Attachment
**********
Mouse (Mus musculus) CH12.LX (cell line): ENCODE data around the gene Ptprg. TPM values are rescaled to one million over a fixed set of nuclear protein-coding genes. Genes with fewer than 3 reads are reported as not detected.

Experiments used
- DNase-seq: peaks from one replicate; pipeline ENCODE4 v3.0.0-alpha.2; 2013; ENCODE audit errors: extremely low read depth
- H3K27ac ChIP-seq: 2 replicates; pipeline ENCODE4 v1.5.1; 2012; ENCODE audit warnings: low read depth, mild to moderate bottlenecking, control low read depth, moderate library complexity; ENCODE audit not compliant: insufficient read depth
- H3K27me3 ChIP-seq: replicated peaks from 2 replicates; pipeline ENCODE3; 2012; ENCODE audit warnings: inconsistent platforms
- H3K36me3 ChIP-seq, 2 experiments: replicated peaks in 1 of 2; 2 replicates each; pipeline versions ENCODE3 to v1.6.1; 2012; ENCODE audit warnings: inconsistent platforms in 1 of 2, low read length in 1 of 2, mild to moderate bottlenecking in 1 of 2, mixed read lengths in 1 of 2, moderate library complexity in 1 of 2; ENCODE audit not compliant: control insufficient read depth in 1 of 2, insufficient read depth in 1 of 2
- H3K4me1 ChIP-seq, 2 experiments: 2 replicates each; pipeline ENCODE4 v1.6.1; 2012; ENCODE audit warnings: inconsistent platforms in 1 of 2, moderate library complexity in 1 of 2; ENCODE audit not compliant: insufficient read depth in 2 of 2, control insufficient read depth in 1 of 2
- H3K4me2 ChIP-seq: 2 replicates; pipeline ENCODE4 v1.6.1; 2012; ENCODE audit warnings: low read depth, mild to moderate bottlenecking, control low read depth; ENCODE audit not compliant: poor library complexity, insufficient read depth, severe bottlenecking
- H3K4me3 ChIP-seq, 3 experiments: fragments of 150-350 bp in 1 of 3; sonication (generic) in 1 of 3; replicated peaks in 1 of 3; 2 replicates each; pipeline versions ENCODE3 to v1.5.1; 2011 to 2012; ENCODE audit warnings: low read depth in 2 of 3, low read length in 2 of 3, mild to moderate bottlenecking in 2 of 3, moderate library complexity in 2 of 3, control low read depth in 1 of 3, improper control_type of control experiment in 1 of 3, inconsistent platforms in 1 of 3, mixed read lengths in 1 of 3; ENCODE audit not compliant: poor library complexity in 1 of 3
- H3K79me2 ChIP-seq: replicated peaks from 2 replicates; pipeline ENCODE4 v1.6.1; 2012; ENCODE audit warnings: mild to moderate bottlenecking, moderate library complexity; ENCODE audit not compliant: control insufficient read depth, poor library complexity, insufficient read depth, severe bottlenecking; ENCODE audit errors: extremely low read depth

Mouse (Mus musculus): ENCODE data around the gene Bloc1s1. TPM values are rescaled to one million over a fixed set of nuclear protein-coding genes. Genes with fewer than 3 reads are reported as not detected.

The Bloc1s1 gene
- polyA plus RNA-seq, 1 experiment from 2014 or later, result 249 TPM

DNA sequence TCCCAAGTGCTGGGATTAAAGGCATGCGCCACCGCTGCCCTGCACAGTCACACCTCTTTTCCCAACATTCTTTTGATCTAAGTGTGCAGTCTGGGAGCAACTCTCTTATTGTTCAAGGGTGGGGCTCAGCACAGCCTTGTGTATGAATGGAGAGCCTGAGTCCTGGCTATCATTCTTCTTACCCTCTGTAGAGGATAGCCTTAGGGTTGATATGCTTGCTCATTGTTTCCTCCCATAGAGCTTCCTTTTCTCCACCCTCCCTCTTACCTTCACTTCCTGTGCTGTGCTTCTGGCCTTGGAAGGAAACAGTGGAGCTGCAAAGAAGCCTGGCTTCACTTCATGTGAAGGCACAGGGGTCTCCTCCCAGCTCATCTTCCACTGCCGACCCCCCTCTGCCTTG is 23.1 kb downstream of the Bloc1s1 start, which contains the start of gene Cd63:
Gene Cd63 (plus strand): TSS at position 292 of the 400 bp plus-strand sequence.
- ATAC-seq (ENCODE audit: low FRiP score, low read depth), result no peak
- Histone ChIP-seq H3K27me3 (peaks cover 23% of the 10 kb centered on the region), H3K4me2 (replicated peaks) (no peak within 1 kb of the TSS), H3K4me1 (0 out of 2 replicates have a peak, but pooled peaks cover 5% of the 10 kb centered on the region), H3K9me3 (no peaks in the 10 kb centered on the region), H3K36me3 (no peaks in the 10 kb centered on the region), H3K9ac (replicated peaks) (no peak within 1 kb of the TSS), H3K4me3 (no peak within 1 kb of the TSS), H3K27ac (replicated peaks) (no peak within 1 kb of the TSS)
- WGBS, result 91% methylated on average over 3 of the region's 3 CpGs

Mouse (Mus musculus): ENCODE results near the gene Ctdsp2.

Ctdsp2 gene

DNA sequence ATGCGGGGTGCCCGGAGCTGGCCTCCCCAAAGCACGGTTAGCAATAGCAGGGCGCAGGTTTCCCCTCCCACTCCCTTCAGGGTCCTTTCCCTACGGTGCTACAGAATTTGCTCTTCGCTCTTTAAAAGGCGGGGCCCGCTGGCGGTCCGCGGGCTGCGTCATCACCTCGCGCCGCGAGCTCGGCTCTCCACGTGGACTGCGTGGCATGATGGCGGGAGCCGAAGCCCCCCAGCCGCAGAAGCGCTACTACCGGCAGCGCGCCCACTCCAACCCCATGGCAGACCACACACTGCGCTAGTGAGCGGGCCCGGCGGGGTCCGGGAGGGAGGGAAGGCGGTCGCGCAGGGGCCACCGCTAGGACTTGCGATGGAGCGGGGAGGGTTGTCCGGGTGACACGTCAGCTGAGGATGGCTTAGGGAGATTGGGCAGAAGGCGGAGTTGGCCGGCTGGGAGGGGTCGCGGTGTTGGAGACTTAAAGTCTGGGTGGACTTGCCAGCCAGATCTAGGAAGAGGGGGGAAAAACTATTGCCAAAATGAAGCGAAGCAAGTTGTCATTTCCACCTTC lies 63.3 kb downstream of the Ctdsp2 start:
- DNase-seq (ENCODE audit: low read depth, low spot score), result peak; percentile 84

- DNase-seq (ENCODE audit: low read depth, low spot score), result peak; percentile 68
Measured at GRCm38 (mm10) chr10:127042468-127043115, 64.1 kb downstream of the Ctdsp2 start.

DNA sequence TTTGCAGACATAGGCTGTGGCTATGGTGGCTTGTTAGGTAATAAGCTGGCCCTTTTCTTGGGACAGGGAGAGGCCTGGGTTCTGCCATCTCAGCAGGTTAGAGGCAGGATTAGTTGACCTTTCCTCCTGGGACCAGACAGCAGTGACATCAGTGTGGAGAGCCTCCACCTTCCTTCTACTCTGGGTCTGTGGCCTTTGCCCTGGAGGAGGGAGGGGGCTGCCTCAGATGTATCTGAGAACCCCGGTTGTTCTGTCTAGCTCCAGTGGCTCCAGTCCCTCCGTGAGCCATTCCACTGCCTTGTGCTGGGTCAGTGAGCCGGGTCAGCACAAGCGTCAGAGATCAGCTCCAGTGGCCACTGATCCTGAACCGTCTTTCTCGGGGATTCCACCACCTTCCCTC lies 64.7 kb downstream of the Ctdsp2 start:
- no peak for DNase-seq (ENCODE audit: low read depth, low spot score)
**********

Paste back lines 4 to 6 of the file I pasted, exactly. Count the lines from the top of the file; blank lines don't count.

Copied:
- H3K27ac ChIP-seq: 2 replicates; pipeline ENCODE4 v1.5.1; 2012; ENCODE audit warnings: low read depth, mild to moderate bottlenecking, control low read depth, moderate library complexity; ENCODE audit not compliant: insufficient read depth
- H3K27me3 ChIP-seq: replicated peaks from 2 replicates; pipeline ENCODE3; 2012; ENCODE audit warnings: inconsistent platforms
- H3K36me3 ChIP-seq, 2 experiments: replicated peaks in 1 of 2; 2 replicates each; pipeline versions ENCODE3 to v1.6.1; 2012; ENCODE audit warnings: inconsistent platforms in 1 of 2, low read length in 1 of 2, mild to moderate bottlenecking in 1 of 2, mixed read lengths in 1 of 2, moderate library complexity in 1 of 2; ENCODE audit not compliant: control insufficient read depth in 1 of 2, insufficient read depth in 1 of 2